Blood and hope: Women in Afghanistan elections

World News


Blood and hope: Women in Afghanistan elections


September elections in Afghanistan were expected to produce the country’s democratic transfer of power and a moral sign of social progress, however, it saw a record low turnout.

With a handful of women running for provincial seats, Afghanistan remains a hostile place for women with the Taliban controlling some parts of the country.

Thousands of Afghan women fled from their country to escape war and violence and discrimination and they landed up in India where New Delhi is a safe haven for more than 20000 registered Afghan refugee. Many of them wish to return to Afghanistan, but their hope is gloomy and uncertain.

Kamla Hirwi is one such refugee living with her husband and two children in New Delhi. She worked as a school teacher in Kabul but now she stays at home taking care of her children. Sitting in her living room, she watches Ashraf Ghani's political advertisement appealing for votes on TV. She is not happy with any of the leaders as they have mostly supported Taliban circuitously.

Kamla says she is both hopeful and confused thinking about elections in Afghanistan. “We have seen the nastiest back home in Kabul where women are treated as a second class citizen of the country. Our communication and movements were restricted and we are almost confined in our own house. Many of us had to leave our jobs as we were not allowed to go out without a chaperone. Women are still routinely discriminated against, abused and persecuted in the country,” Kamla says as she remembers her early days in Afghanistan.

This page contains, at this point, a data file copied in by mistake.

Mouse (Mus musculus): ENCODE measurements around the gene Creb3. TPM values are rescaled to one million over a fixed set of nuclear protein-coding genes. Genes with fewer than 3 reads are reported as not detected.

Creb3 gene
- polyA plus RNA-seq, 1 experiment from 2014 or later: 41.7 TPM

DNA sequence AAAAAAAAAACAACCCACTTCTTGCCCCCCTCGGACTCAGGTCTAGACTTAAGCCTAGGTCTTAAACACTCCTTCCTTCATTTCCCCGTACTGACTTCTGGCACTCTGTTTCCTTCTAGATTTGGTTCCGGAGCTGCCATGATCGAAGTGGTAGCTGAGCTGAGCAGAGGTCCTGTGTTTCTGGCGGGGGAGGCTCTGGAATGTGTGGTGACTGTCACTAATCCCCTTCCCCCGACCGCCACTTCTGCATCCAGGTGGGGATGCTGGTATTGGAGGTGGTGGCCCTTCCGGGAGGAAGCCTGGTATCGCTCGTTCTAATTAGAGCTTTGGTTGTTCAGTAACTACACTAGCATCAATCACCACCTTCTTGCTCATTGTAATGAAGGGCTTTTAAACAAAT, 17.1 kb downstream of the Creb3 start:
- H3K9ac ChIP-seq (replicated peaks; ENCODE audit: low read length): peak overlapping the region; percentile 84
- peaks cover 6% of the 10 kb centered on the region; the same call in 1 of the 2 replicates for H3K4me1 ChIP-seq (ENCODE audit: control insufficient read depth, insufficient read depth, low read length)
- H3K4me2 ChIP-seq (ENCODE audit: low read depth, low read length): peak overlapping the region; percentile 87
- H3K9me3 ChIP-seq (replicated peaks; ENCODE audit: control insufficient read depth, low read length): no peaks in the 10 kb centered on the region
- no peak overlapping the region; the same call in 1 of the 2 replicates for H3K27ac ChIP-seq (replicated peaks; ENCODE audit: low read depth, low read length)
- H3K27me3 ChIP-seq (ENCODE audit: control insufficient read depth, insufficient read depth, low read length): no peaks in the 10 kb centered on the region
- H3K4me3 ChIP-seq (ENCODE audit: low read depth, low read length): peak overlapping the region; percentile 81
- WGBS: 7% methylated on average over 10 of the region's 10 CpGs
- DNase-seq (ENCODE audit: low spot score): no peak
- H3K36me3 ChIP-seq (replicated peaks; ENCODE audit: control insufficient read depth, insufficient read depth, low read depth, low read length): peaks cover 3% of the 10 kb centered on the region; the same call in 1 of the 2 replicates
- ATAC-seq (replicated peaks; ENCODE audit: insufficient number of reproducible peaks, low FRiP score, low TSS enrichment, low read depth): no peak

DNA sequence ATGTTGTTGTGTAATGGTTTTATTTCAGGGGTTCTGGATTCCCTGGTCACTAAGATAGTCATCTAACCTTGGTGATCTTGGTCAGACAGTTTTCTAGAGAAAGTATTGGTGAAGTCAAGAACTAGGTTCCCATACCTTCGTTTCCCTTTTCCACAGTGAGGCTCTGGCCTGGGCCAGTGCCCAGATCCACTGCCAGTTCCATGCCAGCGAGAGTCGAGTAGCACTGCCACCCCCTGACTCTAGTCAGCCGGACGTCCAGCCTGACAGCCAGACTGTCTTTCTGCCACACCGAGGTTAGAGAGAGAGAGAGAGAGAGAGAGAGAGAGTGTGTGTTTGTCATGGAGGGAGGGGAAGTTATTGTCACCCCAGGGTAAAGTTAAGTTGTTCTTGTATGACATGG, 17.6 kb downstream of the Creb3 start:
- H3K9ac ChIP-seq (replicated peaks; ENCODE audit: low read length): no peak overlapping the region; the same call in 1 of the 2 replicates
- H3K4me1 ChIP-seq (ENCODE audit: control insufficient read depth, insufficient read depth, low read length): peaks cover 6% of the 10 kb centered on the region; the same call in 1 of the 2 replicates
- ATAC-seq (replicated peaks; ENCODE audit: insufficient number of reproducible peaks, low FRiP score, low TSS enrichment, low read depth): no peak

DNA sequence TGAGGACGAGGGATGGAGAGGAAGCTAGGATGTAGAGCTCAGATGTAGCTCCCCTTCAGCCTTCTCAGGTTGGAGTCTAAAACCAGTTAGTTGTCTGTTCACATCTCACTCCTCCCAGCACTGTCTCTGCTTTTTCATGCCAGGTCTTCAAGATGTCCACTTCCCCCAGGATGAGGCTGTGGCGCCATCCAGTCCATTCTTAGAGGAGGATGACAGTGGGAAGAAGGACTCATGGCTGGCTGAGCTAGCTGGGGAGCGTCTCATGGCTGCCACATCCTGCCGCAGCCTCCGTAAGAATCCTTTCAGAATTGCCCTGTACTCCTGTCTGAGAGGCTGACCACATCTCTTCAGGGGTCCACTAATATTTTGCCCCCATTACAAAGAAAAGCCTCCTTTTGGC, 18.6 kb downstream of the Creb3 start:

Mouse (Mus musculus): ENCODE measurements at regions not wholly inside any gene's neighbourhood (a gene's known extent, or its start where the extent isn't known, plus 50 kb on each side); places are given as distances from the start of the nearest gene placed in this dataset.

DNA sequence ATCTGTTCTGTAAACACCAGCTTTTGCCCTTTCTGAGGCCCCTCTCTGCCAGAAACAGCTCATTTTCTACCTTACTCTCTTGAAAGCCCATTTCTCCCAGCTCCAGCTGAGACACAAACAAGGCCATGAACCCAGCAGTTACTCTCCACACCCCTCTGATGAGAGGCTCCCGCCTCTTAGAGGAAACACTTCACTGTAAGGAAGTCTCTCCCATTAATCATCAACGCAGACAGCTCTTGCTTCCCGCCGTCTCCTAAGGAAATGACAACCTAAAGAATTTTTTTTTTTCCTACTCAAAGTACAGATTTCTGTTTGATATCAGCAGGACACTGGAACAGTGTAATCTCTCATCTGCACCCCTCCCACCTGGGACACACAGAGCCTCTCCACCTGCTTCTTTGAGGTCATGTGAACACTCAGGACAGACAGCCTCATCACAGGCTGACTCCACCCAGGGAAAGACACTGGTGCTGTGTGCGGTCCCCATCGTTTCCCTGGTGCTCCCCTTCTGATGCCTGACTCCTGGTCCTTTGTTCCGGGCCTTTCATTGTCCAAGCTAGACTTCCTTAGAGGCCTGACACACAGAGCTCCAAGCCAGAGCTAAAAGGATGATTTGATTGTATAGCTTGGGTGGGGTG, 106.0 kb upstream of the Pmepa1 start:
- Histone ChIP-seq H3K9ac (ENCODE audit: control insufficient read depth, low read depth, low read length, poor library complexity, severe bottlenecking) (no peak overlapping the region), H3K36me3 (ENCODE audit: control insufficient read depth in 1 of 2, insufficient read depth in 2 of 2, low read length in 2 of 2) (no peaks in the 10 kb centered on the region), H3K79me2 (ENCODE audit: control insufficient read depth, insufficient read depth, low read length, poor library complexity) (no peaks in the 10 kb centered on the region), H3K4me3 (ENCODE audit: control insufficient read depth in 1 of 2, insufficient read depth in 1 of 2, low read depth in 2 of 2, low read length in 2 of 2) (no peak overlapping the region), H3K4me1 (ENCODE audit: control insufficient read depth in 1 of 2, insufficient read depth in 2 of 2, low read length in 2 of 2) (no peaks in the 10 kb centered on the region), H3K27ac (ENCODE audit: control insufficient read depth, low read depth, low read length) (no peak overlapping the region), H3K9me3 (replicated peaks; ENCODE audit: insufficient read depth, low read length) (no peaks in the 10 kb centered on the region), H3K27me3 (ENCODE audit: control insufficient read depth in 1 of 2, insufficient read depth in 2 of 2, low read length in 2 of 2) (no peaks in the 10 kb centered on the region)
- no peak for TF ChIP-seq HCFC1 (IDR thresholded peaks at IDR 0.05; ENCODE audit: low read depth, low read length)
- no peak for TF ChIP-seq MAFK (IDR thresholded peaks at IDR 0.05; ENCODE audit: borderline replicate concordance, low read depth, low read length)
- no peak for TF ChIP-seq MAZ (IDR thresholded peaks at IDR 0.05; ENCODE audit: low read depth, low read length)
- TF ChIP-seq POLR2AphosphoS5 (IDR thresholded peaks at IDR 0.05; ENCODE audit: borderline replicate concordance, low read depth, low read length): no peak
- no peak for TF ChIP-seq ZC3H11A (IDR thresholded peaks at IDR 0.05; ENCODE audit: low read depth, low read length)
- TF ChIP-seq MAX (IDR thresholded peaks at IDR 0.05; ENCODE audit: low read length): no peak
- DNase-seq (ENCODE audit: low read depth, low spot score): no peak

Kamala’s husband Hirwi has been working relentlessly for the last 6 years to bring together the Afghan men and women refugees who have come out of the conflict in Afghanistan. In one of these events of Afghan refugees, we met Zakia Ahmedi who is seeking asylum in India for the last two years. She explains that when the insurgents seized Kabul in 1996, they barred women from schools and work, forced them to wear the all-enveloping burqa when they left home, and even policed their shoes and makeup.

Click here to read the full article published by Wio News on 28 Septemmber 2019.